We’re going to kick off the holiday with a little fact vs. fiction
Fiction: Only colonial white women were accused of being witches
Fact: One of the first women to be accused of witchcraft in Salem was a Black woman slave named Tituba Indian.
So who was Tituba? Much of what we know about her comes from the infamous testimony she provided to the court. Records have pieced together that Tituba was an enslaved woman from the West Indians. It is believed that her surname comes from her marriage to John Indian who was also enslaved.
In January of 1692, Parris’ daughter and niece mysteriously became sick. The doctor who treated the two young girls believed “someone was performing witchcraft to punish the minister and his family.” Tituba was advised by a member of the church to bake a “witch cake” in order to uncover who was torturing the girls.
Trying to help, Tituba made the cake per the exact recipe, which called for urine to be combined with rye meal. After the family dog ate the cake, the girls disclosed that Tituba was the person who was torturing them. Thus Tituba became one of the first people accused of witchcraft in Salem.
Along with two other suspects, Tituba appeared before the authorities on March 1, 1692. While the other two denied all the accusations against them, Tituba delivered a compelling confession. “She proved a brilliant raconteur, the more compelling for her simple declarative statements…And she was expansive: Hers is among the longest of all Salem testimonies,” Smithsonian Magazine reports. “Having fielded no fewer than 39 queries that Tuesday, Tituba proved equally obliging over the next days…She delivered on every one of Hathorne’s leading questions.”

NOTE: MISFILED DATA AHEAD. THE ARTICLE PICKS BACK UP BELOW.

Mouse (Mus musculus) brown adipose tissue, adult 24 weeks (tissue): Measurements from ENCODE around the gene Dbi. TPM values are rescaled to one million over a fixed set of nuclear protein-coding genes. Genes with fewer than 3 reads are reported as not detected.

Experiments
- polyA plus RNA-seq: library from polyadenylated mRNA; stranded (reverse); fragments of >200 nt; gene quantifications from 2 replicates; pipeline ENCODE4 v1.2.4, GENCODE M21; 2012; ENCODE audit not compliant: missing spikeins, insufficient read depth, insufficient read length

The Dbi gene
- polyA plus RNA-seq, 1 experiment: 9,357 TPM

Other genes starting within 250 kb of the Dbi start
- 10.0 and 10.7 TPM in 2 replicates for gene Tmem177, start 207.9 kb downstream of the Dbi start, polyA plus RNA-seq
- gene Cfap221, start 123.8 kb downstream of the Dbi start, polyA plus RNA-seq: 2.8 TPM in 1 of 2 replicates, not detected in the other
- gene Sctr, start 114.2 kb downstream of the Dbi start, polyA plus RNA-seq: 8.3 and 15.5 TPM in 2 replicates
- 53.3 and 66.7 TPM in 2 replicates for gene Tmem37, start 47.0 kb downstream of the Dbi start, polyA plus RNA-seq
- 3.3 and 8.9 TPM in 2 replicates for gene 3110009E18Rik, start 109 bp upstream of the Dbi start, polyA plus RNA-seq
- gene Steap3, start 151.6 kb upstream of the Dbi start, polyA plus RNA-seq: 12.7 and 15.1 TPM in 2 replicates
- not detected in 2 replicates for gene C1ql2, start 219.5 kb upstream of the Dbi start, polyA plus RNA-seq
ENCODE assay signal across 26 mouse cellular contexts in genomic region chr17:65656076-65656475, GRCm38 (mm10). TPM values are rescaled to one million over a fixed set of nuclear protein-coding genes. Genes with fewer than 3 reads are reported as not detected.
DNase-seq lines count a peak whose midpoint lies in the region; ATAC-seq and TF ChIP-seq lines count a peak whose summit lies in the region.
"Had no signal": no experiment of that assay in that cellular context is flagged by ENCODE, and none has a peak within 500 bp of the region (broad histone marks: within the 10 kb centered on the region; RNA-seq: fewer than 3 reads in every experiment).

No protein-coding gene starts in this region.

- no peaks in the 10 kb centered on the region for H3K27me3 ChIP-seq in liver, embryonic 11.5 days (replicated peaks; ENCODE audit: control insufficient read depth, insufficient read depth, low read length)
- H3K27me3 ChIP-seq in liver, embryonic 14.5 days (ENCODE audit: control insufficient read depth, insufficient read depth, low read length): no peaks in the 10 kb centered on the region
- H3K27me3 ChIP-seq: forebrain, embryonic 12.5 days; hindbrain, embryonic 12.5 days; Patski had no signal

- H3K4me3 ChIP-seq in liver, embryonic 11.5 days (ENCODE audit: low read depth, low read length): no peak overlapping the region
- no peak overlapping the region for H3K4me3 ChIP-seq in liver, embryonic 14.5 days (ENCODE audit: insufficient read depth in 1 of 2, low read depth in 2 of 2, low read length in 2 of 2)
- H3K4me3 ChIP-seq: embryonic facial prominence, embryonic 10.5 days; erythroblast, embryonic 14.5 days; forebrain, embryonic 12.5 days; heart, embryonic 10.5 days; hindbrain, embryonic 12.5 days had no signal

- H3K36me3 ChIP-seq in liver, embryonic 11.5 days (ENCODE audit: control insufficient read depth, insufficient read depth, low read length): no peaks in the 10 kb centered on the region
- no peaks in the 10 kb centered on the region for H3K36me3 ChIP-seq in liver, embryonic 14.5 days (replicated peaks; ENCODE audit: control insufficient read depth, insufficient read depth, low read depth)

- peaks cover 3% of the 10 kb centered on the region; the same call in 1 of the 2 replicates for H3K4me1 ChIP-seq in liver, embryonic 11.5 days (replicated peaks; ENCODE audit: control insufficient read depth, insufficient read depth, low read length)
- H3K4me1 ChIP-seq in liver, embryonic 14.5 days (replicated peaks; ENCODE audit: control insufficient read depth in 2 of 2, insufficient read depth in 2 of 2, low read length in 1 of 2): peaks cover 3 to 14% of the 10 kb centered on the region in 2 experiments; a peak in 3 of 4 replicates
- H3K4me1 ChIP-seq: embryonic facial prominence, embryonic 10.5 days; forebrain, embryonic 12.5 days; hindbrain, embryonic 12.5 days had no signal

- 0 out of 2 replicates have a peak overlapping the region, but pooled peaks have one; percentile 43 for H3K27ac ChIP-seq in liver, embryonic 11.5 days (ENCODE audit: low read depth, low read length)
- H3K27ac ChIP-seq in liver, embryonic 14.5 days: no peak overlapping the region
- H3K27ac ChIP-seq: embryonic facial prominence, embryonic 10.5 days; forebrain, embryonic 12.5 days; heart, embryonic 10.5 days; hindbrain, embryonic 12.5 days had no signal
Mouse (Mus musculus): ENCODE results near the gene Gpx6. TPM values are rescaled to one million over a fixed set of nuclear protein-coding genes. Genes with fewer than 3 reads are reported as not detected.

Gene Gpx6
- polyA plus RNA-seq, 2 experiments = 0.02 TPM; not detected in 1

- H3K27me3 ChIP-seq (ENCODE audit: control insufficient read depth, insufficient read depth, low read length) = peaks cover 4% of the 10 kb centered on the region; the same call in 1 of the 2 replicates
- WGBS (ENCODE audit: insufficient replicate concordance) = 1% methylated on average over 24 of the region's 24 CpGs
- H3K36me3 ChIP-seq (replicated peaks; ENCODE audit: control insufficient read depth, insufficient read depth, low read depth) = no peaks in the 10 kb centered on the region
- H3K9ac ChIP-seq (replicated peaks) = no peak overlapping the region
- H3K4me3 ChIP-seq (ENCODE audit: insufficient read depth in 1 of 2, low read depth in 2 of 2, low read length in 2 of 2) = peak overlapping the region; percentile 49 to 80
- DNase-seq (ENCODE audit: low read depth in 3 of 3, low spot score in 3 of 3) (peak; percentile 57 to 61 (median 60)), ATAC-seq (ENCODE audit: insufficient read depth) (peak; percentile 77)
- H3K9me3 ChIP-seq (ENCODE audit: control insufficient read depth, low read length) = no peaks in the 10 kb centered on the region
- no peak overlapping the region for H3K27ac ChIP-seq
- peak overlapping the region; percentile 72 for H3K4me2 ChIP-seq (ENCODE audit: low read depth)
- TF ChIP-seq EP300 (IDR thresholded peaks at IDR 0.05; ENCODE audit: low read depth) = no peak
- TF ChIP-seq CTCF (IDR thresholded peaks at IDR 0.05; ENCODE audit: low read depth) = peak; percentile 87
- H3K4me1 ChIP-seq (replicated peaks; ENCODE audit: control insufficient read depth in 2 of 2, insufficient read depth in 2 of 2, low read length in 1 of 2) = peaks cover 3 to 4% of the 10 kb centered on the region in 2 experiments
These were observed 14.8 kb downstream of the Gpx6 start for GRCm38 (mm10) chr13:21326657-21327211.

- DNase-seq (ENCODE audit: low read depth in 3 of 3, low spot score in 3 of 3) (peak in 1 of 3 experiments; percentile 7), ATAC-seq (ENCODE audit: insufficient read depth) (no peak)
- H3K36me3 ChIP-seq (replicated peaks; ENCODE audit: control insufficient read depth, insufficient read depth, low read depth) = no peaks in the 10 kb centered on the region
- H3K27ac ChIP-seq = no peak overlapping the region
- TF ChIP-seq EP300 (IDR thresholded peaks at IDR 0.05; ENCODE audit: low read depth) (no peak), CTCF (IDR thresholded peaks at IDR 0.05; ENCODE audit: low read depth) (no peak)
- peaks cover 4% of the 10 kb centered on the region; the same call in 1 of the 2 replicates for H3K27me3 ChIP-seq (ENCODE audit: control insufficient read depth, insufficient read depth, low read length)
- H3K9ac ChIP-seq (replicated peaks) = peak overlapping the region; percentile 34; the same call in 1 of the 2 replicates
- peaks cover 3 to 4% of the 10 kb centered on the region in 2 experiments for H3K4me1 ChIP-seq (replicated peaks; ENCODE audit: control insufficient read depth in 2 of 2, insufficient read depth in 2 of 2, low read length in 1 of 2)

Those listening in the courtroom were riveted. This inspired more people to come forward and accuse others of being witches, igniting what we now call the Salem Witch Trials.
Tituba “was indicted as ‘a detestable witch’ and languished in jail for more than a year.” Even after Tituba recanted her confession, telling the magistrate her master beat her until she confessed, she was still not freed. Thirteen months after she was first imprisoned, Tituba was finally released after an unknown person paid her bail.
But it’s important to note Tituba wasn’t the only one. According to the journal article BLACK MAGIC: Witchcraft, Race, and Resistance in Colonial New England, “there is evidence of the accusation of Black people for the crimes of witchcraft and satanic possession in colonial New England. Despite the small proportion of the population that was Black and despite the low status…Blacks appeared in a number of criminal proceedings that involved witchcraft either directly or by implication.”
If you’re looking for more, Black author Maryse Condé wrote a fictionalized account expanding on Tituba’s life in her short novel, I, Tituba … Black Witch of Salem.
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